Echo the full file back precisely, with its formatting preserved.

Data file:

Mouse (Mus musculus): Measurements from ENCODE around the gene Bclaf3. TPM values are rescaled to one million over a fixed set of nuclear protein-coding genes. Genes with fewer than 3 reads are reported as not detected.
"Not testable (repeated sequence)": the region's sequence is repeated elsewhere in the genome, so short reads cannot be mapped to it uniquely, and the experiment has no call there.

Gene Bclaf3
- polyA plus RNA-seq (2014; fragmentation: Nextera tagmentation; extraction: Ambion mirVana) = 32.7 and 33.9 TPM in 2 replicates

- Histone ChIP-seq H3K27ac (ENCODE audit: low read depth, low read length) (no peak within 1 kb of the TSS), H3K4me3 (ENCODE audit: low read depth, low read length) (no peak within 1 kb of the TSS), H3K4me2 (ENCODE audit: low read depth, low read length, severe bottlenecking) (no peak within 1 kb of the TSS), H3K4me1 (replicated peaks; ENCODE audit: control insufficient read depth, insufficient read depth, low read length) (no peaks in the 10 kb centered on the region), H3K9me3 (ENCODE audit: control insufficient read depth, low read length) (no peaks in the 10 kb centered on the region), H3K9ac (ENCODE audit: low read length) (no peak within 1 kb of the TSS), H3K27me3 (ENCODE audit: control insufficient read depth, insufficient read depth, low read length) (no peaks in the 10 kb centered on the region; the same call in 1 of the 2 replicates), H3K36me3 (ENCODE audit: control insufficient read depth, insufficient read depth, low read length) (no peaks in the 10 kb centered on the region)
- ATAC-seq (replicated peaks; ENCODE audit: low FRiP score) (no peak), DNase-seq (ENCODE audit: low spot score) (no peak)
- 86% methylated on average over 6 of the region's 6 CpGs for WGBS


Mouse (Mus musculus): Measurements from ENCODE around the gene Bclaf3. TPM values are rescaled to one million over a fixed set of nuclear protein-coding genes. Genes with fewer than 3 reads are reported as not detected.
"Not testable (repeated sequence)": the region's sequence is repeated elsewhere in the genome, so short reads cannot be mapped to it uniquely, and the experiment has no call there.

Gene Bclaf3
- polyA plus RNA-seq (2014; fragmentation: Nextera tagmentation; extraction: Ambion mirVana) = 32.7 and 33.9 TPM in 2 replicates

- Histone ChIP-seq H3K27ac (ENCODE audit: low read depth, low read length) (no peak within 1 kb of the TSS), H3K4me3 (ENCODE audit: low read depth, low read length) (no peak within 1 kb of the TSS), H3K4me2 (ENCODE audit: low read depth, low read length, severe bottlenecking) (no peak within 1 kb of the TSS), H3K4me1 (replicated peaks; ENCODE audit: control insufficient read depth, insufficient read depth, low read length) (no peaks in the 10 kb centered on the region), H3K9me3 (ENCODE audit: control insufficient read depth, low read length) (no peaks in the 10 kb centered on the region), H3K9ac (ENCODE audit: low read length) (no peak within 1 kb of the TSS), H3K27me3 (ENCODE audit: control insufficient read depth, insufficient read depth, low read length) (no peaks in the 10 kb centered on the region; the same call in 1 of the 2 replicates), H3K36me3 (ENCODE audit: control insufficient read depth, insufficient read depth, low read length) (no peaks in the 10 kb centered on the region)
- ATAC-seq (replicated peaks; ENCODE audit: low FRiP score) (no peak), DNase-seq (ENCODE audit: low spot score) (no peak)
- 86% methylated on average over 6 of the region's 6 CpGs for WGBS